Bellini, I Capuleti e i Montecchi, A. Baltsa, E. Gruberova, Royal Opera House, R. Muti
(re-released on November 9, 2010)
DG 477 8031 | 2h10
The Bel Canto opera series at the Caramoor Festival, situated on a sprawling country estate near Katonah, New York, is generally one of the high points of the summer opera season in the Northeast. The music director, Will Crutchfield, chooses rarities from 19th-century Italy, presented with scholarly attention to the score and often with excellent casts.Vincenzo Bellini, I Capuleti e i Montecchi (better in the critical edition, not online)
The main attraction of this Caramoor season was a rare staging of Rossini’s early opera Ciro in Babilonia, presented earlier this month in the 200th year after its premiere and featuring the outstanding Polish mezzo-soprano Ewa Podleś. That performance was produced in conjunction with the Rossini Opera Festival, in Pesaro, Italy, where it will travel next month.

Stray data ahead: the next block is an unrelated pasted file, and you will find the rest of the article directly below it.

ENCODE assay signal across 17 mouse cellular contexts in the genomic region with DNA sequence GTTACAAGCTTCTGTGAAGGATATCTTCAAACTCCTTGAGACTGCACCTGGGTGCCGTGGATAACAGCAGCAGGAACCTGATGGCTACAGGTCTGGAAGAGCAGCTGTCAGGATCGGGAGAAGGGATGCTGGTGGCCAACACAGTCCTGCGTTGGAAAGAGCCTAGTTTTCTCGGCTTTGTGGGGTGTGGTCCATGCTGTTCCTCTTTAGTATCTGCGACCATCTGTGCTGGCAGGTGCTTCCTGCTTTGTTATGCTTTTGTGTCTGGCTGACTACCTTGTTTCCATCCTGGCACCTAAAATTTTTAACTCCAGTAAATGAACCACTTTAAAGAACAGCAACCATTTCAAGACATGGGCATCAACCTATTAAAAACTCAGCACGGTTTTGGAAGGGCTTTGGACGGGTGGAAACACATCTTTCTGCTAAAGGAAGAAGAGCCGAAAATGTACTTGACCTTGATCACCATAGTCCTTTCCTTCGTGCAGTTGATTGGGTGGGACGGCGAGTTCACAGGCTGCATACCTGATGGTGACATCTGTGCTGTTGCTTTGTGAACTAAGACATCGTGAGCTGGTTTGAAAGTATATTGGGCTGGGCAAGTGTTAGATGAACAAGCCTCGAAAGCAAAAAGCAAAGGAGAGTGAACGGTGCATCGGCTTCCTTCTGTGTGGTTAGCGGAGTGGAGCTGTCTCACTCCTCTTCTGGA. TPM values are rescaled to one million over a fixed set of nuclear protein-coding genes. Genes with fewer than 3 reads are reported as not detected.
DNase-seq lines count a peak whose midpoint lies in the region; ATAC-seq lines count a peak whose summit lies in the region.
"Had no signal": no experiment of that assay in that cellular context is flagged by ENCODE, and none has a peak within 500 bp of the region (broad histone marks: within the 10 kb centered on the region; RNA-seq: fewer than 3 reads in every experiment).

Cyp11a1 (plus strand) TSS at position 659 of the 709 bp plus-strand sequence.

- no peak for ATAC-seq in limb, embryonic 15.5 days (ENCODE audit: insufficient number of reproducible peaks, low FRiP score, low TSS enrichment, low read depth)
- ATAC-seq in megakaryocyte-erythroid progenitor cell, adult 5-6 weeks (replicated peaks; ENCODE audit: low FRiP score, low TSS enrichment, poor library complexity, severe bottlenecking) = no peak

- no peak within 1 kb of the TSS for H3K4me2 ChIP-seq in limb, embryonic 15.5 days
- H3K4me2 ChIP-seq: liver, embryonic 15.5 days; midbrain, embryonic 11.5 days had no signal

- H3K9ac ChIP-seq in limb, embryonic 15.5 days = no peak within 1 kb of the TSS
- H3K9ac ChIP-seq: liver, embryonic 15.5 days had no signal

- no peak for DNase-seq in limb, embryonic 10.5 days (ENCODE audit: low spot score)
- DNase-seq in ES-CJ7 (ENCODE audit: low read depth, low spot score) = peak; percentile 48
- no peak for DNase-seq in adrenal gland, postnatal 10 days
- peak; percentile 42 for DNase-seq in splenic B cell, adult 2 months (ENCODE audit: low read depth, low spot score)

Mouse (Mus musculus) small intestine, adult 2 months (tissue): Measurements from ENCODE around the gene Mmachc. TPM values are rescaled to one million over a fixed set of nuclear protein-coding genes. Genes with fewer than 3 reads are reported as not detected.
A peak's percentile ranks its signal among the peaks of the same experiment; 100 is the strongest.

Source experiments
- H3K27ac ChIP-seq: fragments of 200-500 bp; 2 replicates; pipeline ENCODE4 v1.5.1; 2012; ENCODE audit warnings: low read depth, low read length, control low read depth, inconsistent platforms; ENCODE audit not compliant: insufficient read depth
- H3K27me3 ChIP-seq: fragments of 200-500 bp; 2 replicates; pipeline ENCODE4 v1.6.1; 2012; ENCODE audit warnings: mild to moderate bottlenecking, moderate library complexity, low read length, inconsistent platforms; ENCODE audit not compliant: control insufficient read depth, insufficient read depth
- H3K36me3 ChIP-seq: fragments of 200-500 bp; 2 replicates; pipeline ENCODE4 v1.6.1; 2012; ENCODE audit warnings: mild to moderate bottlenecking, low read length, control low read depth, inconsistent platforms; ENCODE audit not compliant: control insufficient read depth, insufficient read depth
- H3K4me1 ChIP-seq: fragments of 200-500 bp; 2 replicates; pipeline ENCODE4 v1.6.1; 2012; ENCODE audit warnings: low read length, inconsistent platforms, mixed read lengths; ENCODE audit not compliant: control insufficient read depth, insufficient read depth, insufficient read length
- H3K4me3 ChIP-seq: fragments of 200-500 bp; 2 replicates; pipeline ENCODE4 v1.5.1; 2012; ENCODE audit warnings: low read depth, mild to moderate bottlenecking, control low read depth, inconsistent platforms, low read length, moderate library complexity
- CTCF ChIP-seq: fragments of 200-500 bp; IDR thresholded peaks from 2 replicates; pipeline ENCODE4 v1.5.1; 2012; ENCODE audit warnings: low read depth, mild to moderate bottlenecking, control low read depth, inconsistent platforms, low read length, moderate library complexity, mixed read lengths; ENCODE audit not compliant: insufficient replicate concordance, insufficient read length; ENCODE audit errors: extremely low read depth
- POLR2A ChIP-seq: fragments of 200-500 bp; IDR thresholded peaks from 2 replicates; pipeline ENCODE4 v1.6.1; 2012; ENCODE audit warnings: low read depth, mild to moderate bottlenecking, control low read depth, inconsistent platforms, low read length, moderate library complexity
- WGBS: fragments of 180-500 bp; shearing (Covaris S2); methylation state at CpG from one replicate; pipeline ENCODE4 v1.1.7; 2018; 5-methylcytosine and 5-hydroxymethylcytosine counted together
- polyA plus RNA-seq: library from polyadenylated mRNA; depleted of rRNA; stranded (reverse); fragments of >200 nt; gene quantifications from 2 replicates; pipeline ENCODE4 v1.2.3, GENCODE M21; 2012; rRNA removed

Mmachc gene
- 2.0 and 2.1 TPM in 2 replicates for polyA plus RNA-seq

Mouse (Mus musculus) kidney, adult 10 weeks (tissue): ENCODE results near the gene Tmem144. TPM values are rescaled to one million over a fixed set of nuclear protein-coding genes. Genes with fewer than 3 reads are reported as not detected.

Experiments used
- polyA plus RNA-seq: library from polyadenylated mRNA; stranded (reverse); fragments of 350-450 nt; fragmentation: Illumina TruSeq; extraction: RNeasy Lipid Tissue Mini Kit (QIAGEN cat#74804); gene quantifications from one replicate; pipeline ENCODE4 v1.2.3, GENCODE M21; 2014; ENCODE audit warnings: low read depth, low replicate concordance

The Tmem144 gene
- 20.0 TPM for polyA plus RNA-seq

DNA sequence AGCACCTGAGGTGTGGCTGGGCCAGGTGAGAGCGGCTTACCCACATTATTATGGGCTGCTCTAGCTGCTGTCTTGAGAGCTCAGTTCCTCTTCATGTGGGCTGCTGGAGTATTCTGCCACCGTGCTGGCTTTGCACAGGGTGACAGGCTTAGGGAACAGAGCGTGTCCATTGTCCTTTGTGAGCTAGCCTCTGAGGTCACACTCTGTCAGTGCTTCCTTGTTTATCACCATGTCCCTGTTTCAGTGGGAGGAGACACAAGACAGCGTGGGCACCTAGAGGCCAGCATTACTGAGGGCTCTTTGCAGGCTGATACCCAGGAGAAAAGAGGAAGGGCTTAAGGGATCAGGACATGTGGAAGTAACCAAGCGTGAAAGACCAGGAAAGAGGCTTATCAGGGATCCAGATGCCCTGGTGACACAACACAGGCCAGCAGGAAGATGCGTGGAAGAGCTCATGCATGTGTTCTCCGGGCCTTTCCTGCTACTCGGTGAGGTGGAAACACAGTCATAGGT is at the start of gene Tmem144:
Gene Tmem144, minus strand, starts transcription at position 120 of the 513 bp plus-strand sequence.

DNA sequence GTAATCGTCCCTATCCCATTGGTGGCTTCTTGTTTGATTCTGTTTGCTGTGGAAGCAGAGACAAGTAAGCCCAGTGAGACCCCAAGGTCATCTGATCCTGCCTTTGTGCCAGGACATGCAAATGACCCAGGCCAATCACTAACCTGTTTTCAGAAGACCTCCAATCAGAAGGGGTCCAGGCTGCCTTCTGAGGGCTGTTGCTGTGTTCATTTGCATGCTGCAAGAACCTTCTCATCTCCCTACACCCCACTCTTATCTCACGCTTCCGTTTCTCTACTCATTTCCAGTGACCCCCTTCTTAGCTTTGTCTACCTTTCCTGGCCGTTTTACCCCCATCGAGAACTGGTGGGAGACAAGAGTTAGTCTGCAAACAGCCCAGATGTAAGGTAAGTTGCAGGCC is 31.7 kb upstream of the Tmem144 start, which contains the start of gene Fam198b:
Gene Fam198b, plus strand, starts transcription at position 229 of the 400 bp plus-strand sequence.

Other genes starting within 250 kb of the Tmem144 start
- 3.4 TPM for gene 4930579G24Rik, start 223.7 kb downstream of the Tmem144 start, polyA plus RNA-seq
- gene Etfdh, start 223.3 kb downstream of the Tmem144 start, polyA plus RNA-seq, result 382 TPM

By comparison, the second opera, Vincenzo Bellini’s I Capuleti e i Montecchi — performed in Caramoor’s usual semi-staged concert format and heard on Saturday night — was a less starry affair. Still, Bellini’s 1830 take on the classic story of Romeo and Juliet — bearing little relation to the version by William Shakespeare — is enough of a rarity to warrant interest. [Continue reading]
Charles T. Downey, Caramoor: Capulets and Montagues (Ionarts, July 20)
Steve Smith, Uncovering the Roots of an Oft-Told Love Story (New York Times, July 23)